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Enriching public understanding and interest in the Law

Published: 17 April 2024

The study and practice of law is far more than a body of rules, obligations, consequences, and punishments. Understanding questions about justice, rights and real-world problems involves creativity, imagination, and humanity.

Using creativity in law

Professor David Gurnham’s research explores how creativity can be (and is being) harnessed to expand and deepen knowledge of legal issues and their impacts. It uses historical, literary, and arts approaches to explore Law and legal problems, revealing fresh solutions.

The Centre for Justice Studies investigates criminal law, criminal justice, and theories of crime, justice, and punishment. Its activities include workshops funded by the Southampton Law School Strategic Research Fund and the Southampton Institute of Arts and Humanities. 

During May and June 2023, Professor David Gurnham (Southampton Law School) and Dr Chris Bevan (Durham Law School) jointly organised two interdisciplinary research workshops. The workshops explored the underlying beliefs and assumptions that shape legal ideas.

Gurnham and Bevan will collaborate further to edit and contribute to a book of critical essays on the phenomenon of ‘masterplots’ in law. ‘Masterplots’ are the hidden narratives that give meaning and authority to our legal practices and tradition.

My research explores the interconnections between criminal law and the arts, and examines how issues of crime, justice and punishment are illuminated in creative work.
Prof of Criminal Law & Int Legal Studies

About the author 

Professor David Gurnham publishes his own work and is the editor-in-chief of the journal Law and Humanities (Taylor & Francis). He collaborates with various contributors and guest editors.

In October 2023, David marked the 400th anniversary of Shakespeare’s First Folio by publishing a special issue in the Law and Humanities journal. This was the first time that Shakespeare’s works were bound and printed in an authoritative collected form by a recognised stationer. This practice gave rise to the meaning of legal terms such as ‘binding’, ‘authority’, and ‘statute’ as ‘Legal terms of art’.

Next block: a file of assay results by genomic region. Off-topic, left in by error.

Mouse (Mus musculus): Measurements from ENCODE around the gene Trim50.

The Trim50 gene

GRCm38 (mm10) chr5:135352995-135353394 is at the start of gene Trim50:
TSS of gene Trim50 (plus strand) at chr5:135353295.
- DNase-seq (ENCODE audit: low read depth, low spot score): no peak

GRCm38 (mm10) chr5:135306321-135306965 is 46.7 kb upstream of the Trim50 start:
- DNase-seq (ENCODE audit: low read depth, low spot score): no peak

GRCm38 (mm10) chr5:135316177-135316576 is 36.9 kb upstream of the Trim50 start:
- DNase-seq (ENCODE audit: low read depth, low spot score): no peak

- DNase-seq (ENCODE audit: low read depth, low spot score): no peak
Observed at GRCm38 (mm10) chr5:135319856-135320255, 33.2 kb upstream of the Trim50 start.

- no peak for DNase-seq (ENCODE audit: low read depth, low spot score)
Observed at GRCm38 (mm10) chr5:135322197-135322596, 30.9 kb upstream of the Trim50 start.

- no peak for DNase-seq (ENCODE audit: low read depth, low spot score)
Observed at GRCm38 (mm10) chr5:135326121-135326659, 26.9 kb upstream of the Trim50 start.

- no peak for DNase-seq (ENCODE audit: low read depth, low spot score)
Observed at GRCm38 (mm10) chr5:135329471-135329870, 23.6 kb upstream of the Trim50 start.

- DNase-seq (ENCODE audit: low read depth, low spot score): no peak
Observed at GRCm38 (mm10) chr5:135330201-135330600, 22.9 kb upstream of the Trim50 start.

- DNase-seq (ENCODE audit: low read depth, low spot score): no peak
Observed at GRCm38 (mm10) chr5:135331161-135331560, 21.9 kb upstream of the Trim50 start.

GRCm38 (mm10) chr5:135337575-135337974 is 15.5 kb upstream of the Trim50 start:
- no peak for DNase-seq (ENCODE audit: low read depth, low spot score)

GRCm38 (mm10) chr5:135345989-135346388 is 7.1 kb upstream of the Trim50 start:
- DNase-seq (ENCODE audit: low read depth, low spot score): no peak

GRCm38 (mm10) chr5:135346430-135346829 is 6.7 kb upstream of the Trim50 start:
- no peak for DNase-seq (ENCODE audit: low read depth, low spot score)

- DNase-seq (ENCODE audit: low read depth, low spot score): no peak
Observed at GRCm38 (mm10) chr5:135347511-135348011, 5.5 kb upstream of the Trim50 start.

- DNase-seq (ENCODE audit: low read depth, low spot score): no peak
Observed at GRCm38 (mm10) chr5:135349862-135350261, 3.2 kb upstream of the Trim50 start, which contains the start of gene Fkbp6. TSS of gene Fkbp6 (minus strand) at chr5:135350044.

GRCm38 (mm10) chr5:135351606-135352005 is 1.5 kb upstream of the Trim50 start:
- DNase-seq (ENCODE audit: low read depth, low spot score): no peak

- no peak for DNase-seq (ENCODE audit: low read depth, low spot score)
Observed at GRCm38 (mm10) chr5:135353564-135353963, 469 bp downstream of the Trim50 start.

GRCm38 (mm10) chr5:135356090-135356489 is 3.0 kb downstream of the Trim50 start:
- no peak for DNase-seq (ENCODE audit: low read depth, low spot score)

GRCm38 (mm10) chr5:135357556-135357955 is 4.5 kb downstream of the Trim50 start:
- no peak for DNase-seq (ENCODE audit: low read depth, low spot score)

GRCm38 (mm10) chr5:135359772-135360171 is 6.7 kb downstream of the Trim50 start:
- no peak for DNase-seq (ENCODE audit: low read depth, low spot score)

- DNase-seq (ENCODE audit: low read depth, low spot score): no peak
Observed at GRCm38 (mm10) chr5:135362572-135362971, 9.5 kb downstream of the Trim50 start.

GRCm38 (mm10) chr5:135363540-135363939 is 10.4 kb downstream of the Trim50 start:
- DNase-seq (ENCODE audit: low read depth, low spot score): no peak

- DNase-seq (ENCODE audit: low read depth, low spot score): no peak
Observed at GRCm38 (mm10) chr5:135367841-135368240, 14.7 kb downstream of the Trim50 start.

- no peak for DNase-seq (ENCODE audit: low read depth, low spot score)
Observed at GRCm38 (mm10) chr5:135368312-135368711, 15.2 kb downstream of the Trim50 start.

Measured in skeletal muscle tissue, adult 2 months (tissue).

Law and Humanities journal is the leading publisher of interdisciplinary arts and humanities scholarship on Law in the UK. It provides a forum for discourse on topics such as the use and translation of legal metaphors in literature.

On 12th January 2024, David presented and discussed his research on poetry from prisons with a group of blind and partially sighted visitors to the John Hansard Gallery in Southampton. This formed part of an event by Jo Bressloff (mixed-media artist and art educator), who led the group on a ‘touch tour’ of the Koestler Arts exhibition ‘Standing on the Edge’ (October 2023 to January 2024). The event was co-curated by prisoners at HM Prison Isle of Wight and comprised artworks by prisoners in the region.

David read poems from the Koestler Voices anthologies and talked about how they address themes and issues relating to criminal justice and the experience of imprisonment. 

The impact of the research

The event is part of a wider knowledge exchange, public engagement, and research project co-ordinated by David with fellow scholar Dr Haris Psarras. It focuses on marginalised people’s creative responses to justice problems.

This project examines the connections between creative arts, marginalised communities, justice, and the different research methods used to study these connections. Researchers seek better to understand the problems that arise during such engagements, the experiences of marginalised creative artists, and to take seriously the contribution made by the work to wider culture and the arts.

Activities that involve marginalised individuals with lived experience and use creative artistic methods to express legal issues ultimately aim to enrich public understanding and interest.